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Radiologist Disciplined For Hiding Past Error

December 3, 2012
Written by: , Filed in: Breast Imaging, Medical Ethics
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A Missouri radiologist was publicly reprimanded last week and had his medical license placed on probation for throwing away mammogram film after he realized that he had missed an apparent abnormality.

The State Board of Registration for the Healing Arts did allow Bruce Hedgepeth, MD, of Springfield, Missouri, to continue to work as a radiologist, according to the Springfield News-Leader.

The newspaper reported that, according to board documents, Dr. Hedgepeth was looking at a mammogram in January 2011 for a patient identified as J. P. He noticed an enlarged lymph node under an arm, the documents said. He compared the 2011 mammogram to one done in 2009 and realized that the lymph node enlargement was visible on that film as well but that he had originally overlooked it, the documents said.

According to the documents:

In order to cover up his previous misdiagnosis, Licensee threw away the 2009 mammogram films that were in the hospital record.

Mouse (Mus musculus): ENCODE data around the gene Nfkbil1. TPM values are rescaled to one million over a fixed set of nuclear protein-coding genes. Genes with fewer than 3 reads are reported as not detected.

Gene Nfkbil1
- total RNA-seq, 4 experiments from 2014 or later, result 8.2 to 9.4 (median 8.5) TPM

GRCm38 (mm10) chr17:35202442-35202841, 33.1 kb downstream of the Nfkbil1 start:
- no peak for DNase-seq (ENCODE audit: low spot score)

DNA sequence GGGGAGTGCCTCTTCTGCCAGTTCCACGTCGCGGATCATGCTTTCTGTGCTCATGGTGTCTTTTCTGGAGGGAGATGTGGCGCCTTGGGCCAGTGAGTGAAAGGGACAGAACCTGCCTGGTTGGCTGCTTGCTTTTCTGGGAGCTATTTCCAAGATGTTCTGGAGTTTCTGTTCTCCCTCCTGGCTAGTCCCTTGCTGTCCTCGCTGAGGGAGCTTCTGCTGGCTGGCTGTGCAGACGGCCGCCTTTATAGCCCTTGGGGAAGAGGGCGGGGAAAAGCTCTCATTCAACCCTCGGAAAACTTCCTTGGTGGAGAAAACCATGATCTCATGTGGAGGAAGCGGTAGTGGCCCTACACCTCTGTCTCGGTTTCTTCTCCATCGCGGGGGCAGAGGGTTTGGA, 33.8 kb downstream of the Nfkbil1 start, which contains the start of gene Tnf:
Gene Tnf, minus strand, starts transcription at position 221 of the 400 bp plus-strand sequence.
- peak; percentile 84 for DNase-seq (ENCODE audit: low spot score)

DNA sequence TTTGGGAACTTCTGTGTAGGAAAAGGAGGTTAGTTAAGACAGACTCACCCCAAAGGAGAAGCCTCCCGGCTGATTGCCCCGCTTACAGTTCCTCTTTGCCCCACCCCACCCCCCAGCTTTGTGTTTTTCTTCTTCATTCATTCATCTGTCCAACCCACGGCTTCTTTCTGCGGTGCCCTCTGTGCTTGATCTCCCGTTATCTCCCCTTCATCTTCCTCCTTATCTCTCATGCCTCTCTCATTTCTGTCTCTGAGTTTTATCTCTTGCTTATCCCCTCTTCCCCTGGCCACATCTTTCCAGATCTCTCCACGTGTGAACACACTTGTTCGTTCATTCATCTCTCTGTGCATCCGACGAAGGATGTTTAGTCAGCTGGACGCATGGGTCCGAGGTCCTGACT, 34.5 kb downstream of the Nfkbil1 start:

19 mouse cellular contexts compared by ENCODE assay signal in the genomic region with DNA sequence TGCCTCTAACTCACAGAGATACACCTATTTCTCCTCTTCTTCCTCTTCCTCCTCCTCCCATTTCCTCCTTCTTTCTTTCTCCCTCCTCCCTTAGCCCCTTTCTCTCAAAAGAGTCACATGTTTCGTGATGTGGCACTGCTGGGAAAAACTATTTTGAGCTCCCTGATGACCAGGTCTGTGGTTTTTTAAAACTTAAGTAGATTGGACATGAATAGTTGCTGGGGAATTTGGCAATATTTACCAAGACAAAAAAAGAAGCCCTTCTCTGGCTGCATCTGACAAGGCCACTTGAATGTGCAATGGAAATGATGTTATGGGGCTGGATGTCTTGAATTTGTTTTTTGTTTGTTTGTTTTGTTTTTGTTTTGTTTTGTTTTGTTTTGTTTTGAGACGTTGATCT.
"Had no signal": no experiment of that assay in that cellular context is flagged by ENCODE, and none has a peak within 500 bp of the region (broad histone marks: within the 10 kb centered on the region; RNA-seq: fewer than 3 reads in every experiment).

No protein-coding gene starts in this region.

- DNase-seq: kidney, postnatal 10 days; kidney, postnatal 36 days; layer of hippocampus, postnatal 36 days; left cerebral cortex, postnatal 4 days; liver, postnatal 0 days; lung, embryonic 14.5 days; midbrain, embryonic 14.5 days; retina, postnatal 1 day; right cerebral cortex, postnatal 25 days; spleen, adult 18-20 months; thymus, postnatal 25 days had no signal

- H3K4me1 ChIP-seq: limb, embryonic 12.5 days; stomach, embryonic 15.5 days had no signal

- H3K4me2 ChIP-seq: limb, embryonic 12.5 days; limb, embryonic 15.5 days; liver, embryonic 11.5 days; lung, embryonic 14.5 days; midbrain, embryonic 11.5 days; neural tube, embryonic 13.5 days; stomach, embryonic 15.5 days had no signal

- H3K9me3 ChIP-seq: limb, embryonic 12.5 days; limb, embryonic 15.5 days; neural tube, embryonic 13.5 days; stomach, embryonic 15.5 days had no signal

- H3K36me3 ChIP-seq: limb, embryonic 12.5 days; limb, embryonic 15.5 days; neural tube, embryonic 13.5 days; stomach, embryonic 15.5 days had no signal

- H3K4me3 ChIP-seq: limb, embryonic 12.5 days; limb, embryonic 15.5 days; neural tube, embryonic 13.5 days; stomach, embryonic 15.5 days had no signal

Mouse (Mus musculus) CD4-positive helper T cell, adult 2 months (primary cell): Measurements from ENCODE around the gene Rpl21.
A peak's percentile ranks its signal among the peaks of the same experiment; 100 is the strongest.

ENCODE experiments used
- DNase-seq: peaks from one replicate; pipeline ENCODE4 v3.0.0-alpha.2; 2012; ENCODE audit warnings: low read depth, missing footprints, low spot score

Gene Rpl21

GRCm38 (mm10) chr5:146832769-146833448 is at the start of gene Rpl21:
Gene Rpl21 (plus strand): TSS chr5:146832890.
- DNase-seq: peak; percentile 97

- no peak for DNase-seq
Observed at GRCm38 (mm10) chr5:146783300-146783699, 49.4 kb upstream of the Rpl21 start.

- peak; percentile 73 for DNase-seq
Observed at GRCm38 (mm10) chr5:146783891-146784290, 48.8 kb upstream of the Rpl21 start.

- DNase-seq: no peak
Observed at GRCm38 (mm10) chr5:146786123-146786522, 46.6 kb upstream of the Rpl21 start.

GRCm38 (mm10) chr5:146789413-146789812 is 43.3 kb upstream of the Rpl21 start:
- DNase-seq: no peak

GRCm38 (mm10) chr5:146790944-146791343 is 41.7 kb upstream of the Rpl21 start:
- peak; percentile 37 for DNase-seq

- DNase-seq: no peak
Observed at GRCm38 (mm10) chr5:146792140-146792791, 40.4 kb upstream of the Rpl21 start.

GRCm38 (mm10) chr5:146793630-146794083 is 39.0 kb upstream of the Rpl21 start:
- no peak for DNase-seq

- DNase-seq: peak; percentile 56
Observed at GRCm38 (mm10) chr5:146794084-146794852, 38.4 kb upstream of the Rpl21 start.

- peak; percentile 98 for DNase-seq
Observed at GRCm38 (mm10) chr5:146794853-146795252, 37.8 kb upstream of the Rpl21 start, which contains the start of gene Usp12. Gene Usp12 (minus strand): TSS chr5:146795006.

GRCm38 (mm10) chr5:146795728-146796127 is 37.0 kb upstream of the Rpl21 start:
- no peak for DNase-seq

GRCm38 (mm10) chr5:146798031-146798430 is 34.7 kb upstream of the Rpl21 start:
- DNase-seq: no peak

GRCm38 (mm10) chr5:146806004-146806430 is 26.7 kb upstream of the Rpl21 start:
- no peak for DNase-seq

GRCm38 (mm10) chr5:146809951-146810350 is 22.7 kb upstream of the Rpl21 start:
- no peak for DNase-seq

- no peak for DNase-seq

The newspaper reported that Jill Pastula and her husband sued Dr. Hedgepeth in November 2011. The lawsuit said she was diagnosed with breast cancer in February 2011 and underwent a complete bilateral mastectomy. In that lawsuit, the Pastulas said they were unable to view mammogram film from 2009 because it was missing.

The lawsuit was dismissed in February 2012, but online records do not indicate whether the dismissal came because a settlement was reached or because of some other reason. Jill Pastula—whose initials, of course, are J. P.—declined to tell the newspaper why the lawsuit was dismissed or whether it was settled. Confidentiality agreements are common in case of a settlement.

Pastula said she underwent successful chemotherapy and radiation for the cancer. She did say she spoke with the medical board about the case. “It was extremely important to me that this not happen to anyone else,” she said.

The newspaper could not reach Dr. Hedgepeth for comment.

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Two Washington, DC, women have formed a nonprofit organization to bring mammography to underserved populations with ultraportable equipment. For details, see our Facebook page.

Related seminar: New Horizons in Breast Imaging

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